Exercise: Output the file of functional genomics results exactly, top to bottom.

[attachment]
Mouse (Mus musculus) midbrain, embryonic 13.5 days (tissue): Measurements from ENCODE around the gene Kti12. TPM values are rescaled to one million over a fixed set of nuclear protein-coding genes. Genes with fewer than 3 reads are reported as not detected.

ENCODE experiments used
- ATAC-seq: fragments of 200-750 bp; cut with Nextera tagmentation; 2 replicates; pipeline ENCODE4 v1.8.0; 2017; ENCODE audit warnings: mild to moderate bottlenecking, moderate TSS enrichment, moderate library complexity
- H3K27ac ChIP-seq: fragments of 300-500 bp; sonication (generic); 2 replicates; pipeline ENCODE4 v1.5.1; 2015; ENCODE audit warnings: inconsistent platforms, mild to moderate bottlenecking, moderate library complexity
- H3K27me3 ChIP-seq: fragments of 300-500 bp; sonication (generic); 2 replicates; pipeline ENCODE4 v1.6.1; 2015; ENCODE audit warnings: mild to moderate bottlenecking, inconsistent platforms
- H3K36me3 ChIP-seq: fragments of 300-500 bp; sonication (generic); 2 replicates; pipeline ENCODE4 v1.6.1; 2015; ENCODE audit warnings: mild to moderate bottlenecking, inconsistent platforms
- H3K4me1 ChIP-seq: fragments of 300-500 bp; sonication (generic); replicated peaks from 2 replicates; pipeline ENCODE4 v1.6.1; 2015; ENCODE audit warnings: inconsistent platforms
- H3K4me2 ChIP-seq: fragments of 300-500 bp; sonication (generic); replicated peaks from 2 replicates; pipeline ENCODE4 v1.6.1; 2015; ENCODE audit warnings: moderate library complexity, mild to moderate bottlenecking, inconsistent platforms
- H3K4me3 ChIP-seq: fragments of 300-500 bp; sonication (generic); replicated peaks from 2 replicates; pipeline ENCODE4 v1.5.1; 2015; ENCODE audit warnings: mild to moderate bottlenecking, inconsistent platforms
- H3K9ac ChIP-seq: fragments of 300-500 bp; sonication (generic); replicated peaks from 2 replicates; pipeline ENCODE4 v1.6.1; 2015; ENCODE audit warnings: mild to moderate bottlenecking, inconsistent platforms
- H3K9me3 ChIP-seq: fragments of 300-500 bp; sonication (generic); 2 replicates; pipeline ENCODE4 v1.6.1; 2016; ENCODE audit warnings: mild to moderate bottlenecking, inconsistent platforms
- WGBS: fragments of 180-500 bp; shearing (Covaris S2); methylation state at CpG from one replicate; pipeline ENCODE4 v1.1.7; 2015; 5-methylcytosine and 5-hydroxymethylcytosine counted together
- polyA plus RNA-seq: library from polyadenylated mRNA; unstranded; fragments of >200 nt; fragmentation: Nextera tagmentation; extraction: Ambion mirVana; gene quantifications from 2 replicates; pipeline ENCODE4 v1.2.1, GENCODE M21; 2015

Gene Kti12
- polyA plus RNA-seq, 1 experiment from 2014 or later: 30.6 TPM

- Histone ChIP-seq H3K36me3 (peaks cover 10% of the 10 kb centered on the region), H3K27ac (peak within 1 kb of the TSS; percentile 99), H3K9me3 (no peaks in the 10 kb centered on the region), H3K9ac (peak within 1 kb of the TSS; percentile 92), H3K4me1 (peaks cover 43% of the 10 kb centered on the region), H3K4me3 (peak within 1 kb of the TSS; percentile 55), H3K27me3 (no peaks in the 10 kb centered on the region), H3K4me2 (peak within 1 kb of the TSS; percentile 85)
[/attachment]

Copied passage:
Mouse (Mus musculus) midbrain, embryonic 13.5 days (tissue): Measurements from ENCODE around the gene Kti12. TPM values are rescaled to one million over a fixed set of nuclear protein-coding genes. Genes with fewer than 3 reads are reported as not detected.

ENCODE experiments used
- ATAC-seq: fragments of 200-750 bp; cut with Nextera tagmentation; 2 replicates; pipeline ENCODE4 v1.8.0; 2017; ENCODE audit warnings: mild to moderate bottlenecking, moderate TSS enrichment, moderate library complexity
- H3K27ac ChIP-seq: fragments of 300-500 bp; sonication (generic); 2 replicates; pipeline ENCODE4 v1.5.1; 2015; ENCODE audit warnings: inconsistent platforms, mild to moderate bottlenecking, moderate library complexity
- H3K27me3 ChIP-seq: fragments of 300-500 bp; sonication (generic); 2 replicates; pipeline ENCODE4 v1.6.1; 2015; ENCODE audit warnings: mild to moderate bottlenecking, inconsistent platforms
- H3K36me3 ChIP-seq: fragments of 300-500 bp; sonication (generic); 2 replicates; pipeline ENCODE4 v1.6.1; 2015; ENCODE audit warnings: mild to moderate bottlenecking, inconsistent platforms
- H3K4me1 ChIP-seq: fragments of 300-500 bp; sonication (generic); replicated peaks from 2 replicates; pipeline ENCODE4 v1.6.1; 2015; ENCODE audit warnings: inconsistent platforms
- H3K4me2 ChIP-seq: fragments of 300-500 bp; sonication (generic); replicated peaks from 2 replicates; pipeline ENCODE4 v1.6.1; 2015; ENCODE audit warnings: moderate library complexity, mild to moderate bottlenecking, inconsistent platforms
- H3K4me3 ChIP-seq: fragments of 300-500 bp; sonication (generic); replicated peaks from 2 replicates; pipeline ENCODE4 v1.5.1; 2015; ENCODE audit warnings: mild to moderate bottlenecking, inconsistent platforms
- H3K9ac ChIP-seq: fragments of 300-500 bp; sonication (generic); replicated peaks from 2 replicates; pipeline ENCODE4 v1.6.1; 2015; ENCODE audit warnings: mild to moderate bottlenecking, inconsistent platforms
- H3K9me3 ChIP-seq: fragments of 300-500 bp; sonication (generic); 2 replicates; pipeline ENCODE4 v1.6.1; 2016; ENCODE audit warnings: mild to moderate bottlenecking, inconsistent platforms
- WGBS: fragments of 180-500 bp; shearing (Covaris S2); methylation state at CpG from one replicate; pipeline ENCODE4 v1.1.7; 2015; 5-methylcytosine and 5-hydroxymethylcytosine counted together
- polyA plus RNA-seq: library from polyadenylated mRNA; unstranded; fragments of >200 nt; fragmentation: Nextera tagmentation; extraction: Ambion mirVana; gene quantifications from 2 replicates; pipeline ENCODE4 v1.2.1, GENCODE M21; 2015

Gene Kti12
- polyA plus RNA-seq, 1 experiment from 2014 or later: 30.6 TPM

- Histone ChIP-seq H3K36me3 (peaks cover 10% of the 10 kb centered on the region), H3K27ac (peak within 1 kb of the TSS; percentile 99), H3K9me3 (no peaks in the 10 kb centered on the region), H3K9ac (peak within 1 kb of the TSS; percentile 92), H3K4me1 (peaks cover 43% of the 10 kb centered on the region), H3K4me3 (peak within 1 kb of the TSS; percentile 55), H3K27me3 (no peaks in the 10 kb centered on the region), H3K4me2 (peak within 1 kb of the TSS; percentile 85)